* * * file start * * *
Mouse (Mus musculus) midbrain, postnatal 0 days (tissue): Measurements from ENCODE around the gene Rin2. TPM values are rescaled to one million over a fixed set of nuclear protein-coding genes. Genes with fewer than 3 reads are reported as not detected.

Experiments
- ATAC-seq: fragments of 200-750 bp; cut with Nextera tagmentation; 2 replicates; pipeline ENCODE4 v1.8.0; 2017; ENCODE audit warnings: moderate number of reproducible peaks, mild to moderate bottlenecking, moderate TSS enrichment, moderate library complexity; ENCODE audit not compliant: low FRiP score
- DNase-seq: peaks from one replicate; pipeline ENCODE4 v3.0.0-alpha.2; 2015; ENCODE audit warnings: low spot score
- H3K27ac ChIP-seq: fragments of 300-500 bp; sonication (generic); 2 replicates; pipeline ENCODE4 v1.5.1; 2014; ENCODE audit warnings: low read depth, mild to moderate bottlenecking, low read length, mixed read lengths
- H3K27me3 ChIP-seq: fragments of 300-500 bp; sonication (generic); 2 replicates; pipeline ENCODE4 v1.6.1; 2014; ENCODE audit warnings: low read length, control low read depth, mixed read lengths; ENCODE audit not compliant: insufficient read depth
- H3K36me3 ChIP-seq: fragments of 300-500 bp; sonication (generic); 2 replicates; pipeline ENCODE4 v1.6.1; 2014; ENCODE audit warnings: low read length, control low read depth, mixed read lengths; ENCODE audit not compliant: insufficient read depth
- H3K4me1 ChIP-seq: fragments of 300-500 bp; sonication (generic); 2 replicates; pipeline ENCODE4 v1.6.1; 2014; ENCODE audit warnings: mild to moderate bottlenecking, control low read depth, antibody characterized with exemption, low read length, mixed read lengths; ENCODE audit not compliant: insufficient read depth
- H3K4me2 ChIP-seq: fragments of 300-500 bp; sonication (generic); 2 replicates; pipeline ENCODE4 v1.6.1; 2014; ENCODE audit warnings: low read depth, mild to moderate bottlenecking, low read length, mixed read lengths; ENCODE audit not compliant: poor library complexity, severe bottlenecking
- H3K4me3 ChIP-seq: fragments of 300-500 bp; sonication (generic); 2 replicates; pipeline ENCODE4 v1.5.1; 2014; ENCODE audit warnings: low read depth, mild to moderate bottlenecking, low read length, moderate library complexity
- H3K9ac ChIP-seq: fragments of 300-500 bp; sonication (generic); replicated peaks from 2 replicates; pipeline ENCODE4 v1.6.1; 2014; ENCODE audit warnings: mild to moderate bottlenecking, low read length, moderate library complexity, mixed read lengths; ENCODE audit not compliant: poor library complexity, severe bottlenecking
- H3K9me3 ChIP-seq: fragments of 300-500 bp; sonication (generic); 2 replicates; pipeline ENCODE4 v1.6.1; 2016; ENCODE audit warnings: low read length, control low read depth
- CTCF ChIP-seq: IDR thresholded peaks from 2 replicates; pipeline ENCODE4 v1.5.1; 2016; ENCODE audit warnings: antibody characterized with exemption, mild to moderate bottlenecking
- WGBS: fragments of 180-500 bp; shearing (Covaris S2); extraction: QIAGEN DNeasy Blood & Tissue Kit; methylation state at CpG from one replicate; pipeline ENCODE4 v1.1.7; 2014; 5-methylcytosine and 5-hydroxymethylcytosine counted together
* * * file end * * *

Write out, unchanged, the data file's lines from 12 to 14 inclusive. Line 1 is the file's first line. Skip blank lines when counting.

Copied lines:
- H3K9me3 ChIP-seq: fragments of 300-500 bp; sonication (generic); 2 replicates; pipeline ENCODE4 v1.6.1; 2016; ENCODE audit warnings: low read length, control low read depth
- CTCF ChIP-seq: IDR thresholded peaks from 2 replicates; pipeline ENCODE4 v1.5.1; 2016; ENCODE audit warnings: antibody characterized with exemption, mild to moderate bottlenecking
- WGBS: fragments of 180-500 bp; shearing (Covaris S2); extraction: QIAGEN DNeasy Blood & Tissue Kit; methylation state at CpG from one replicate; pipeline ENCODE4 v1.1.7; 2014; 5-methylcytosine and 5-hydroxymethylcytosine counted together